2
views
0
recommends
+1 Recommend
1 collections
    0
    shares
      • Record: found
      • Abstract: found
      • Article: found

      Phase I/II Study of Sorafenib in Combination with Hepatic Arterial Infusion Chemotherapy Using Low-Dose Cisplatin and 5-Fluorouracil

      Read this article at

      ScienceOpenPublisherPMC
      Bookmark
          There is no author summary for this article yet. Authors can add summaries to their articles on ScienceOpen to make them more accessible to a non-specialist audience.

          Abstract

          We conducted a phase I/II study in patients with advanced hepatocellular carcinoma (HCC) to determine the recommended dose, as well as the safety and efficacy, of combination therapy of sorafenib with hepatic arterial infusion chemotherapy (HAIC) using low dose cisplatin (CDDP) and 5-fluorouracil (5FU). Cohorts consisting of 3-6 patients with HCC received an escalated dose of CDDP and 5-FU until a maximum-tolerated dose was achieved. The treatment regimen was as follows: oral administration of sorafenib (400 mg twice daily for 28 days) combined with HAIC using CDDP (14-20 mg/m<sup>2</sup>, on days 1 and 8) and 5-FU (170-330 mg/m<sup>2</sup>, continuously on days 1-5 and 8-12) via an implanted catheter system). Each treatment cycle consisted of 28 days and three cycles of combination therapy. At the end of the first cycle, adverse events were evaluated and future dose escalation was determined. Eighteen patients with advanced HCC were enrolled. Dose-limiting toxicity was observed in two patients from cohort 1 (erythema multiforme and grade 4 thrombocytopenia) and in one patient from cohort 2 (erythema multiforme). Seven of the 18 patients achieved a partial response, seven showed stable disease, two were diagnosed as progressive disease, and two were not assessable. The response rate was 38.9% and the disease control rate was 77.8%. The time-to-progression was 9.7 months and the 1-year survival rate was 88.2%. Oral administration of 400 mg of sorafenib twice daily, 20 mg/m<sup>2</sup> of intra-arterial infusion of CDDP, and 5-FU at 330 mg/m<sup>2</sup> are the recommended doses for combination therapy, which was well tolerated and efficacious. This combination therapy may be a promising treatment for patients with advanced HCC. A large prospective randomized multicenter study (ClinicalTrials.gov Identifier NCT01214343) is ongoing.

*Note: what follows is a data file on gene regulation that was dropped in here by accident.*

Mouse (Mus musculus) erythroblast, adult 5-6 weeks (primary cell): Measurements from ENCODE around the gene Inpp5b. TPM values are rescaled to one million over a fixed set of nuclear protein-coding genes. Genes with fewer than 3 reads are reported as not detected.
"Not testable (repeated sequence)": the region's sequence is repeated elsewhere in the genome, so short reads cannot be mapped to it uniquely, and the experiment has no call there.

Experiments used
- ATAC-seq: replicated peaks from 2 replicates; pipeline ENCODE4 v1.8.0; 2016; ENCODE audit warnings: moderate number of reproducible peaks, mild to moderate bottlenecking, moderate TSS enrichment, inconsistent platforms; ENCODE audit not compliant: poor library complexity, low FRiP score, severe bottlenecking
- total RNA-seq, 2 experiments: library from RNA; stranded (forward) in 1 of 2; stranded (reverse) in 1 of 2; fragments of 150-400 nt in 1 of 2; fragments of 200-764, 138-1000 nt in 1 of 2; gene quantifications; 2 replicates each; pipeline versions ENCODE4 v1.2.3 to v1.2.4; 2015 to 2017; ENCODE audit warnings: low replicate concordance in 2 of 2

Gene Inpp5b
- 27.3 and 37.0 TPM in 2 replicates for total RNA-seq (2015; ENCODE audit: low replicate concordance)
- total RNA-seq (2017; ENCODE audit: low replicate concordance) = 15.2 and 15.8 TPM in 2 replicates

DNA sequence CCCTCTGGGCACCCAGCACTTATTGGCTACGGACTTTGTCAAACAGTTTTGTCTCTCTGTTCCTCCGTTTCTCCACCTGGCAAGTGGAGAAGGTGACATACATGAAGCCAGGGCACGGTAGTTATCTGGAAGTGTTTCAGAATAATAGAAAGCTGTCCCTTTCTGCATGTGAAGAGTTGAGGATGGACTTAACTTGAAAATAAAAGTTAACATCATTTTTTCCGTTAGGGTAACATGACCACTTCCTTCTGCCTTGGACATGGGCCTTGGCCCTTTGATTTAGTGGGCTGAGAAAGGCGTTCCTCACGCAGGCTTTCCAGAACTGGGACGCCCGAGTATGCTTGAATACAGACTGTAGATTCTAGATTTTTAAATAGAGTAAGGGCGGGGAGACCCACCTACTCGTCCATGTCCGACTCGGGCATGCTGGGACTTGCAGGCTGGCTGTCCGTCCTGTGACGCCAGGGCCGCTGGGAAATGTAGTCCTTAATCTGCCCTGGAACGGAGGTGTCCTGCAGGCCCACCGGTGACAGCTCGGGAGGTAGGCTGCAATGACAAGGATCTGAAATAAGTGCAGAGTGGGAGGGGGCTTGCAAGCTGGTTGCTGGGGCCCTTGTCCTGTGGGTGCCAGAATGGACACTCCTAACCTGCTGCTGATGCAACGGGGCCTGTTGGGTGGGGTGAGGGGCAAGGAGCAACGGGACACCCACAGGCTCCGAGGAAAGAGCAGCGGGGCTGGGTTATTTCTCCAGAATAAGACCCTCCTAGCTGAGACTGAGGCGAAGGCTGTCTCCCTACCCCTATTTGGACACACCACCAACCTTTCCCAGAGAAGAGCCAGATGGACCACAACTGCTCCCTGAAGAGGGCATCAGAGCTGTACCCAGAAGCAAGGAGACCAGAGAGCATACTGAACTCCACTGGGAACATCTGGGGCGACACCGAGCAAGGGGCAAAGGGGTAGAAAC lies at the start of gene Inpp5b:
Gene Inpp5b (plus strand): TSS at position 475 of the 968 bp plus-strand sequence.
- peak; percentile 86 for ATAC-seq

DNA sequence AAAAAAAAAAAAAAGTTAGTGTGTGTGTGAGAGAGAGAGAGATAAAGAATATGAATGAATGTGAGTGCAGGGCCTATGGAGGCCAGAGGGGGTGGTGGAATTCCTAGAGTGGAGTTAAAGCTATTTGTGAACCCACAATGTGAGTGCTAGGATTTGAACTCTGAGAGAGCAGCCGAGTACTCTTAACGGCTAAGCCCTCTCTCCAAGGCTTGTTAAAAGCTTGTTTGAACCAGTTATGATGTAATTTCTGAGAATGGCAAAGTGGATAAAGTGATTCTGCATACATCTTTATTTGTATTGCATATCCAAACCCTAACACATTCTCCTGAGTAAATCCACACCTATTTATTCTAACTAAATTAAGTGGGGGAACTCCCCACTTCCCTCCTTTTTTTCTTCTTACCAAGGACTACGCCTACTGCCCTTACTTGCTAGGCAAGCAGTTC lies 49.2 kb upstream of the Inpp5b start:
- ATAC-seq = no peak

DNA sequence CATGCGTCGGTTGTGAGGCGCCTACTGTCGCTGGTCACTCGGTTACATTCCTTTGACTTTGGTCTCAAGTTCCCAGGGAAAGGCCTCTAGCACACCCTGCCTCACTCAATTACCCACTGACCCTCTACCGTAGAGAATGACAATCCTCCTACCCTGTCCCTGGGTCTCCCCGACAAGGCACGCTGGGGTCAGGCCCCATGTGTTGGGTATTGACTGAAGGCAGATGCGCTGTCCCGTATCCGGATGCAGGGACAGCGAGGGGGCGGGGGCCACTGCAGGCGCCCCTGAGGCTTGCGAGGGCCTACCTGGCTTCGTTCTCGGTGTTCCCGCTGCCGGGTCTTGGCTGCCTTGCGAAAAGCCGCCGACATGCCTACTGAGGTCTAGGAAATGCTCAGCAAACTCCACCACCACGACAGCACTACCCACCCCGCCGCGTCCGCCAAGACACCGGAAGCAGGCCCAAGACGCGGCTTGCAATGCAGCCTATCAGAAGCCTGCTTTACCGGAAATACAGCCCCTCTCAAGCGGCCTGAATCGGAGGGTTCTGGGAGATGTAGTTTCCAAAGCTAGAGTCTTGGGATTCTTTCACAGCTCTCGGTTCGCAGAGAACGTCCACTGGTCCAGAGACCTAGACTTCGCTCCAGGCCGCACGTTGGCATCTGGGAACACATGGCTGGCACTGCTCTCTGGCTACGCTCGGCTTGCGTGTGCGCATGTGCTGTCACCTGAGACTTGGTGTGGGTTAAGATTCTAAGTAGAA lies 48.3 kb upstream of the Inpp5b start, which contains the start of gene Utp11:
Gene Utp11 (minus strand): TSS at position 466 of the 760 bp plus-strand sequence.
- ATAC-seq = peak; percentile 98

Related collections

          Author and article information

          Journal
          LIC
          LIC
          10.1159/issn.1664-5553
          Liver Cancer
          S. Karger AG
          2235-1795
          1664-5553
          2015
          December 2015
          21 October 2015
          : 4
          : 4
          : 263-273
          Affiliations
          aDepartment of Gastroenterology and Hepatology, Kinki University School of Medicine, Osaka, bDepartment of Hepatology, Yokokura Hospital, Fukuoka, cDepartment of Gastroenterology, Ogaki Municipal Hospital, Gifu, Japan
          Article
          367751 PMC4698605 Liver Cancer 2015;4:263-273
          10.1159/000367751
          PMC4698605
          26734580
          © 2015 S. Karger AG, Basel

          Copyright: All rights reserved. No part of this publication may be translated into other languages, reproduced or utilized in any form or by any means, electronic or mechanical, including photocopying, recording, microcopying, or by any information storage and retrieval system, without permission in writing from the publisher. Drug Dosage: The authors and the publisher have exerted every effort to ensure that drug selection and dosage set forth in this text are in accord with current recommendations and practice at the time of publication. However, in view of ongoing research, changes in government regulations, and the constant flow of information relating to drug therapy and drug reactions, the reader is urged to check the package insert for each drug for any changes in indications and dosage and for added warnings and precautions. This is particularly important when the recommended agent is a new and/or infrequently employed drug. Disclaimer: The statements, opinions and data contained in this publication are solely those of the individual authors and contributors and not of the publishers and the editor(s). The appearance of advertisements or/and product references in the publication is not a warranty, endorsement, or approval of the products or services advertised or of their effectiveness, quality or safety. The publisher and the editor(s) disclaim responsibility for any injury to persons or property resulting from any ideas, methods, instructions or products referred to in the content or advertisements.

          Page count
          Figures: 3, Tables: 4, References: 43, Pages: 11
          Categories
          Original Paper

          Comments

          Comment on this article